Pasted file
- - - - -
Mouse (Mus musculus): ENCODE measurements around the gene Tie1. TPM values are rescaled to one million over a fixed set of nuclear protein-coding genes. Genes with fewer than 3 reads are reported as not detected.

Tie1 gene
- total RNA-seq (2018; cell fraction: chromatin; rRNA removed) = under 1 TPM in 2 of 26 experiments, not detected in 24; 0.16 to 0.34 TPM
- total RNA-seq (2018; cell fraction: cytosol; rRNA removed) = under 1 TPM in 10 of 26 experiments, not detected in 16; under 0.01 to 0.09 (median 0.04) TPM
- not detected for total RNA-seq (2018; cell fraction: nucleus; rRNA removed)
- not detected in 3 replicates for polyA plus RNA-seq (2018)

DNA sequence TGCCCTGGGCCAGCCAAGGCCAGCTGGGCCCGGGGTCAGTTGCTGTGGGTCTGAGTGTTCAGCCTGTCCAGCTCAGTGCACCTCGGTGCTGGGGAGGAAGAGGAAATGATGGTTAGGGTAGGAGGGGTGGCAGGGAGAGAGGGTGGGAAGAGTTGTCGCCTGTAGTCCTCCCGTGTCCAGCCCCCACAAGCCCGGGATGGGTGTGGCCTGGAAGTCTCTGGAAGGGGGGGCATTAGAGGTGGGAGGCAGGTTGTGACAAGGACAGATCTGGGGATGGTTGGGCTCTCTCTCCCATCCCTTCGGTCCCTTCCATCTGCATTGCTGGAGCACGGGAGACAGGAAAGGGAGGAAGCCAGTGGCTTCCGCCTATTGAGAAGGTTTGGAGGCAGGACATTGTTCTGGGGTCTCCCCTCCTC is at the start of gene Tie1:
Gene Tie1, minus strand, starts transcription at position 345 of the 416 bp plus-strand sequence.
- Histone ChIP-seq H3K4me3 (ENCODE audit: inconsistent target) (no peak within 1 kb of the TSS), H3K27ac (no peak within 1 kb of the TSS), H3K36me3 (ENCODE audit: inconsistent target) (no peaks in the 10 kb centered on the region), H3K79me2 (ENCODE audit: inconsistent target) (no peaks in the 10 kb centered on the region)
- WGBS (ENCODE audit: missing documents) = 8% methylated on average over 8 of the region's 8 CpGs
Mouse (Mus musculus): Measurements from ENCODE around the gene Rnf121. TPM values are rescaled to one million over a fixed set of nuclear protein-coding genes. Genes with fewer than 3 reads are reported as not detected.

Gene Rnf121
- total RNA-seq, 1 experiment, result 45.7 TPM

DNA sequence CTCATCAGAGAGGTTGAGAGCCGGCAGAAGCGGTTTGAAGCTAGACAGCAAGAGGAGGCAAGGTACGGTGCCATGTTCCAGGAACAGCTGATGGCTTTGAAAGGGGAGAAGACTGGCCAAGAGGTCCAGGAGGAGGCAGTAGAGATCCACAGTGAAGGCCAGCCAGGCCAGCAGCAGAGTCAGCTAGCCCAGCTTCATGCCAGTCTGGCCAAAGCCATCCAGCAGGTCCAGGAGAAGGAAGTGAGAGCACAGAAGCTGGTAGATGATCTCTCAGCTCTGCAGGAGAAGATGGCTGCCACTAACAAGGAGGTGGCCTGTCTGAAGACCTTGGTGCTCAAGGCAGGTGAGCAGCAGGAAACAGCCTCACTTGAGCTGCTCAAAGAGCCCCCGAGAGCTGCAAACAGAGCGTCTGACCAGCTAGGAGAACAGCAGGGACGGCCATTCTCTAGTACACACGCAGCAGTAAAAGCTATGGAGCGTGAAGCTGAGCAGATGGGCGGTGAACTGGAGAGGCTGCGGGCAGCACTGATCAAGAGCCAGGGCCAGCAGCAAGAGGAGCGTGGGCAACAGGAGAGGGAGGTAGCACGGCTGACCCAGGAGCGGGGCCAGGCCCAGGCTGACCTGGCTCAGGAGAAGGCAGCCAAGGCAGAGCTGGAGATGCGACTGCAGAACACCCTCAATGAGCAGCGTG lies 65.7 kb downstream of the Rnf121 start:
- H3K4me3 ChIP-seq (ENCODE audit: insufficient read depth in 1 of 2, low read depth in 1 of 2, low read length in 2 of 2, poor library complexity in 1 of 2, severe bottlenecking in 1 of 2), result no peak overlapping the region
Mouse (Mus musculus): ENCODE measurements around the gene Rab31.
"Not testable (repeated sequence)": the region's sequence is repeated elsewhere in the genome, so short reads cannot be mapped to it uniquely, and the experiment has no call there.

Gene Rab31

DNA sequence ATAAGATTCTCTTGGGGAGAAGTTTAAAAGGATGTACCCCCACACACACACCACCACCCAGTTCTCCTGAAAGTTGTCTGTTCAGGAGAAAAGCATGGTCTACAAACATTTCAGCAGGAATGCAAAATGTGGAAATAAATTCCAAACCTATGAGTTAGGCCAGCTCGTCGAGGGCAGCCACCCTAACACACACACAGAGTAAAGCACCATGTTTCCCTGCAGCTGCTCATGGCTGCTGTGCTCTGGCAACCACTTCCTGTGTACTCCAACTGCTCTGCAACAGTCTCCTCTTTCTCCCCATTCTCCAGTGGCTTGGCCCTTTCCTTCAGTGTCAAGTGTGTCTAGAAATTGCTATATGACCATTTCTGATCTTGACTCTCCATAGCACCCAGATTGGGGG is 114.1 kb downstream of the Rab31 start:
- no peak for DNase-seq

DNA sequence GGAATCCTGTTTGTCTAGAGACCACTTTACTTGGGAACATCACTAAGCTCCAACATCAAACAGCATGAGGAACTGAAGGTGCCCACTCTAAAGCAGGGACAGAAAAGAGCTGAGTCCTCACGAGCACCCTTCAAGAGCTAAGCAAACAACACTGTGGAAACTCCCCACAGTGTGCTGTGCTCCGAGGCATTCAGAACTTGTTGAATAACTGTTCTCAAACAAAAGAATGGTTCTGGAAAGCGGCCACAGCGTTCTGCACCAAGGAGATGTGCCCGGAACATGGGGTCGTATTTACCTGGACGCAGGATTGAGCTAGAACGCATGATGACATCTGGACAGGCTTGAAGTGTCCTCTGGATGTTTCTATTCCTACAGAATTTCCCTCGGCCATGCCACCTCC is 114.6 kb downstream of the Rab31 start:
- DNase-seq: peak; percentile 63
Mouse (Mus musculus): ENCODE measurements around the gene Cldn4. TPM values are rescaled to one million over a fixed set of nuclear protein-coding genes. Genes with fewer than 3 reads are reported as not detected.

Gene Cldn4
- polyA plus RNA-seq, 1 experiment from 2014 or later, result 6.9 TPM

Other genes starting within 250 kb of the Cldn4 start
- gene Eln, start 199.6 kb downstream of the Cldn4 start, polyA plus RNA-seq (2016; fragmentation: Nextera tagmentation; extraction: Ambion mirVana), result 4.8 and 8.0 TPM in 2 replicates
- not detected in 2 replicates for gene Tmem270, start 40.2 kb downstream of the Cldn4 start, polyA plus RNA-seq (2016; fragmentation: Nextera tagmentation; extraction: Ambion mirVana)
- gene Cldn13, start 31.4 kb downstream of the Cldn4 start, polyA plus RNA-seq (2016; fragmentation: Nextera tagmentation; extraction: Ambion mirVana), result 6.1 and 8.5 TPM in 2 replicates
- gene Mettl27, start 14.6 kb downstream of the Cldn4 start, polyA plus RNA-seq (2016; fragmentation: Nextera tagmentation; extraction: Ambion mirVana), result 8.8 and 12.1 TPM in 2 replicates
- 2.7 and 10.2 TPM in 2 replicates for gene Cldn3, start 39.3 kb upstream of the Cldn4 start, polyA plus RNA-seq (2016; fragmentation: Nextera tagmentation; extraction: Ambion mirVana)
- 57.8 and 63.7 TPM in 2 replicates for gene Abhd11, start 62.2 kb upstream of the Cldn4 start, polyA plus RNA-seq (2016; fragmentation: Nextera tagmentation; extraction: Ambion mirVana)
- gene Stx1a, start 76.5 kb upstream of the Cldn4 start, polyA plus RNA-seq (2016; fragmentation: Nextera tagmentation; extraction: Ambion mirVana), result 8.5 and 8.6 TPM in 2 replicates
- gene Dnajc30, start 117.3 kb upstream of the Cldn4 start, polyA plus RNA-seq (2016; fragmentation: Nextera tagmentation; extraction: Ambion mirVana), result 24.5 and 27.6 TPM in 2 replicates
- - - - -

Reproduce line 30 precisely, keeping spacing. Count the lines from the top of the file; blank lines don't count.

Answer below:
- gene Mettl27, start 14.6 kb downstream of the Cldn4 start, polyA plus RNA-seq (2016; fragmentation: Nextera tagmentation; extraction: Ambion mirVana), result 8.8 and 12.1 TPM in 2 replicates